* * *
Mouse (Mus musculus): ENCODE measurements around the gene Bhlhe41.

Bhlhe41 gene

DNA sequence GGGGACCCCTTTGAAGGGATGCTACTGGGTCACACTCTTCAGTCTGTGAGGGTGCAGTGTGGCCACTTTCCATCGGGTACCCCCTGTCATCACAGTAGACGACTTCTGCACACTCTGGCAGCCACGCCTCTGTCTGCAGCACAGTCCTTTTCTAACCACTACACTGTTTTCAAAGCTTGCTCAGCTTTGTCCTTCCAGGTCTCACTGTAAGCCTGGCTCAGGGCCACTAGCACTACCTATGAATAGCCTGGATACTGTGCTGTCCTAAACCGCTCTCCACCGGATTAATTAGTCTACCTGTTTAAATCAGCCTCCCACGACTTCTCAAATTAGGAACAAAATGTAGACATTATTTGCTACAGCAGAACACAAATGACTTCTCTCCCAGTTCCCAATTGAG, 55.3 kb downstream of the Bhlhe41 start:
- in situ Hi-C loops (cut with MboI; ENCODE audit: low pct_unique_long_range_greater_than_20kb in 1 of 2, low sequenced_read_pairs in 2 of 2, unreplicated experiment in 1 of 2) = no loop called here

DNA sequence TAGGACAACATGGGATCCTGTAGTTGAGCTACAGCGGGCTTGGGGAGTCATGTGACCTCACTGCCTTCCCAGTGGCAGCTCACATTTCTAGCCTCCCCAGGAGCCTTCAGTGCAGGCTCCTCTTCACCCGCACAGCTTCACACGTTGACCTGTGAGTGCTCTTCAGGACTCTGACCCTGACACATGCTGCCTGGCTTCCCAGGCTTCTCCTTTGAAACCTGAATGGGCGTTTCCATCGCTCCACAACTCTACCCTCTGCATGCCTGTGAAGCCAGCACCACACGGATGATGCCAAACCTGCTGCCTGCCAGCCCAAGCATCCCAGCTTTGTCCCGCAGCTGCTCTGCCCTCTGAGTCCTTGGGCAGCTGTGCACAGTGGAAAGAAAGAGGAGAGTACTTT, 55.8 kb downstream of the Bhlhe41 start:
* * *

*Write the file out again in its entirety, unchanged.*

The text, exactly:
Mouse (Mus musculus): ENCODE measurements around the gene Bhlhe41.

Bhlhe41 gene

DNA sequence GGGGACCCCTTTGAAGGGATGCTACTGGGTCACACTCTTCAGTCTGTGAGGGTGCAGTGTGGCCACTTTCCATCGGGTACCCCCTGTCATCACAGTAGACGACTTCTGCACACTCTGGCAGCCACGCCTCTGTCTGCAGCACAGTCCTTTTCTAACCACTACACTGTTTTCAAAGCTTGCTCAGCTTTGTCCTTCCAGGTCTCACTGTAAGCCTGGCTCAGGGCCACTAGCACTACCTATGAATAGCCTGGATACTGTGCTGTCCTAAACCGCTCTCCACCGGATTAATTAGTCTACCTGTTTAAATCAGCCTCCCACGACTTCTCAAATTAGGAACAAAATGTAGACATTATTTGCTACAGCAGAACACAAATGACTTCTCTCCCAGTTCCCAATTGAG, 55.3 kb downstream of the Bhlhe41 start:
- in situ Hi-C loops (cut with MboI; ENCODE audit: low pct_unique_long_range_greater_than_20kb in 1 of 2, low sequenced_read_pairs in 2 of 2, unreplicated experiment in 1 of 2) = no loop called here

DNA sequence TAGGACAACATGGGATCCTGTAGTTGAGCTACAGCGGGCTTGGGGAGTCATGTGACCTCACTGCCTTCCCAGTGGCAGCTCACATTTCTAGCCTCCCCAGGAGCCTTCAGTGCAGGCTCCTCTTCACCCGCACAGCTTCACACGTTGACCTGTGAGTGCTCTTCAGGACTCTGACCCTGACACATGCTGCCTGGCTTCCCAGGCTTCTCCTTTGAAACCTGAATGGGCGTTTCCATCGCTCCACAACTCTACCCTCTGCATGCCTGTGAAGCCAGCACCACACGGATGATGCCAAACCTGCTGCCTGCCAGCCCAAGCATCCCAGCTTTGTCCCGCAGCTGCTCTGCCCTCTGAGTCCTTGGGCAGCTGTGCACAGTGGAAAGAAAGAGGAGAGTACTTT, 55.8 kb downstream of the Bhlhe41 start: